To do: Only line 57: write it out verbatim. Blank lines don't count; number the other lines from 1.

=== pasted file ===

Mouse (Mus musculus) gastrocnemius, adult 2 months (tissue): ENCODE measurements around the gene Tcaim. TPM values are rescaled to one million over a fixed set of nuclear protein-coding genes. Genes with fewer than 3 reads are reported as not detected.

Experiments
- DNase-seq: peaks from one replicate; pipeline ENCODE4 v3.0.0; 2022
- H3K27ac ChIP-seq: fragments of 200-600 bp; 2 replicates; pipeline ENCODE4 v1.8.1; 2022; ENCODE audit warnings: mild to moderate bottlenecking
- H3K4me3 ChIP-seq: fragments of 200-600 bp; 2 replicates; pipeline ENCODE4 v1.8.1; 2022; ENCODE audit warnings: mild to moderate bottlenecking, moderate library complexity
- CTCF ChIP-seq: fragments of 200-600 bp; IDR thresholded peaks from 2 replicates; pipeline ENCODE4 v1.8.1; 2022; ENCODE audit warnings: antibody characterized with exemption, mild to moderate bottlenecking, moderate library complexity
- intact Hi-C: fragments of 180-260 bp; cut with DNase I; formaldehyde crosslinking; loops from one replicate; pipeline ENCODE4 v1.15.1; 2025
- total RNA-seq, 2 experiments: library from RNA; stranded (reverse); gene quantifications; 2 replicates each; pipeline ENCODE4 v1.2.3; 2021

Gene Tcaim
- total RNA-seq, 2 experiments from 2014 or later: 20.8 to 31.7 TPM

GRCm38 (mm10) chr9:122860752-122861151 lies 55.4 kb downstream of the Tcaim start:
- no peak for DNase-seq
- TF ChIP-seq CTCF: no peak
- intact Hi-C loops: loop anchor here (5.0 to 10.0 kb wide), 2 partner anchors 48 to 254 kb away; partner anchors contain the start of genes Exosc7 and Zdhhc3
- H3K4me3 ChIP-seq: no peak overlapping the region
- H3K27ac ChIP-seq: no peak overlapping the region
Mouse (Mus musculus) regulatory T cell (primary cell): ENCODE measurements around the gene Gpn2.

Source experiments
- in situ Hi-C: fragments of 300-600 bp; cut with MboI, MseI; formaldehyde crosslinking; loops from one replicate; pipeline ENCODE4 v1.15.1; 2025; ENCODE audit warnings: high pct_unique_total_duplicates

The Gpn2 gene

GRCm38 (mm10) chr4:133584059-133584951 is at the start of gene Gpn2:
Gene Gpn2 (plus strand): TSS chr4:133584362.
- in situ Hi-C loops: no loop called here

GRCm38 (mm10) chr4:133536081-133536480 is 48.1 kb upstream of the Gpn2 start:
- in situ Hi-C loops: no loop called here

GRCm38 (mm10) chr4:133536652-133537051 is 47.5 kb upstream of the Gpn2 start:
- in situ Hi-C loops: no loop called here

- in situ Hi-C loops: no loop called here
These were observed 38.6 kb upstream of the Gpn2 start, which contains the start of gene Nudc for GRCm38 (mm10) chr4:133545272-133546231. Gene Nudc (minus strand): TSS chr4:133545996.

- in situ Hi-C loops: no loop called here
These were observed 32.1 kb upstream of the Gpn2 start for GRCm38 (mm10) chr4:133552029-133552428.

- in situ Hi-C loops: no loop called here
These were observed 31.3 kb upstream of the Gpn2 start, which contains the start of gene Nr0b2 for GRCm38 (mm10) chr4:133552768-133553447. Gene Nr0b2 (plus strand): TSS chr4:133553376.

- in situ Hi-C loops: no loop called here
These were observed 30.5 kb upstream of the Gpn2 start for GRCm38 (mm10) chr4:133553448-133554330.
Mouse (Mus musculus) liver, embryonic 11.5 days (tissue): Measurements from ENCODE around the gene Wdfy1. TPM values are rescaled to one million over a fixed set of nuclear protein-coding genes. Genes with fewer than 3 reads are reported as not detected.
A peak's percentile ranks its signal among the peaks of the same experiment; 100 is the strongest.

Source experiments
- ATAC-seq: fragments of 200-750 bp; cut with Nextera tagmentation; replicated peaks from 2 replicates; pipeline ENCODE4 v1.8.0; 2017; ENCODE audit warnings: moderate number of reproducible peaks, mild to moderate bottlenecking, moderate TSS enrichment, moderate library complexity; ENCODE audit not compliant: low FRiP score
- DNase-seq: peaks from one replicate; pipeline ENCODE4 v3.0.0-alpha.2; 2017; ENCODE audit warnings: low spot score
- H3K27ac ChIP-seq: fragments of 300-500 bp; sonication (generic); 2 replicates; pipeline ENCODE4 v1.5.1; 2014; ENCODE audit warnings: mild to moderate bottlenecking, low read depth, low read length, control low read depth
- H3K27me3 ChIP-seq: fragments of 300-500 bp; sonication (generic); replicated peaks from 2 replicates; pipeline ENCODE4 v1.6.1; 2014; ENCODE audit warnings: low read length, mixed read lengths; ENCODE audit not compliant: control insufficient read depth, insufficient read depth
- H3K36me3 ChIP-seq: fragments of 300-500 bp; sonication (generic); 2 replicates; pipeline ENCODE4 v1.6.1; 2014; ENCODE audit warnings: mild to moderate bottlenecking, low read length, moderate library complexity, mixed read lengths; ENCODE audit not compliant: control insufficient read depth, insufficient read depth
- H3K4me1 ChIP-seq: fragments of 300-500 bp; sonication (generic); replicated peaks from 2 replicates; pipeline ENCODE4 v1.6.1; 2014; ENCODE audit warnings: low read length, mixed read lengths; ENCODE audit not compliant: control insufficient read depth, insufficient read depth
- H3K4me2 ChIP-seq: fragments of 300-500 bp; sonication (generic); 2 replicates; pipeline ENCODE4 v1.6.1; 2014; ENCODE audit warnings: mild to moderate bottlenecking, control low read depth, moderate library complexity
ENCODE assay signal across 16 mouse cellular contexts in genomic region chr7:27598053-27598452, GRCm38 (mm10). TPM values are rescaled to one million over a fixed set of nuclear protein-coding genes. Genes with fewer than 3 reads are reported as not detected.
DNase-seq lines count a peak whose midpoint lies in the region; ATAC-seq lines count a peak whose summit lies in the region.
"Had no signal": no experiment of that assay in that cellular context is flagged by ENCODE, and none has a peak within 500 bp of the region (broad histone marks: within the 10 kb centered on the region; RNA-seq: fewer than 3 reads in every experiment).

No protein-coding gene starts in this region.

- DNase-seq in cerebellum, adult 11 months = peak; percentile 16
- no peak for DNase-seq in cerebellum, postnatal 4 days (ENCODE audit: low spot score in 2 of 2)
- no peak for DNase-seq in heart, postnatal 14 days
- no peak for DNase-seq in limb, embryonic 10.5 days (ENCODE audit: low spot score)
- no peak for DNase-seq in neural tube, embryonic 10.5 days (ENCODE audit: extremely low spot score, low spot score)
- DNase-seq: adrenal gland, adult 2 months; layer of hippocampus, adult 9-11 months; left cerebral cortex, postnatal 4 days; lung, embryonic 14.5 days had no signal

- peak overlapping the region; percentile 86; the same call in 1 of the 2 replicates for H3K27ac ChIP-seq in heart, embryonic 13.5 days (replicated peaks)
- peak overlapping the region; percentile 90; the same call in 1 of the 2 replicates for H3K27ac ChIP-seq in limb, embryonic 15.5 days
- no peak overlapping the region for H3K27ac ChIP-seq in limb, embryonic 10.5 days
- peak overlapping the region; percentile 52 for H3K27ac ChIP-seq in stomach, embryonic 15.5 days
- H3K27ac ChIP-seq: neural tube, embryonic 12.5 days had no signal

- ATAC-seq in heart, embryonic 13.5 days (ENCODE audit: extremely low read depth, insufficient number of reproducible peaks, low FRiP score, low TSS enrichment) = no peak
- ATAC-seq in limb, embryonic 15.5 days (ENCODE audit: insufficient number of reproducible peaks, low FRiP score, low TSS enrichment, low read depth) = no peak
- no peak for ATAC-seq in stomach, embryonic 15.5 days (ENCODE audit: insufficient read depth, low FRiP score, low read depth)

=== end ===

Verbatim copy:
- peak overlapping the region; percentile 90; the same call in 1 of the 2 replicates for H3K27ac ChIP-seq in limb, embryonic 15.5 days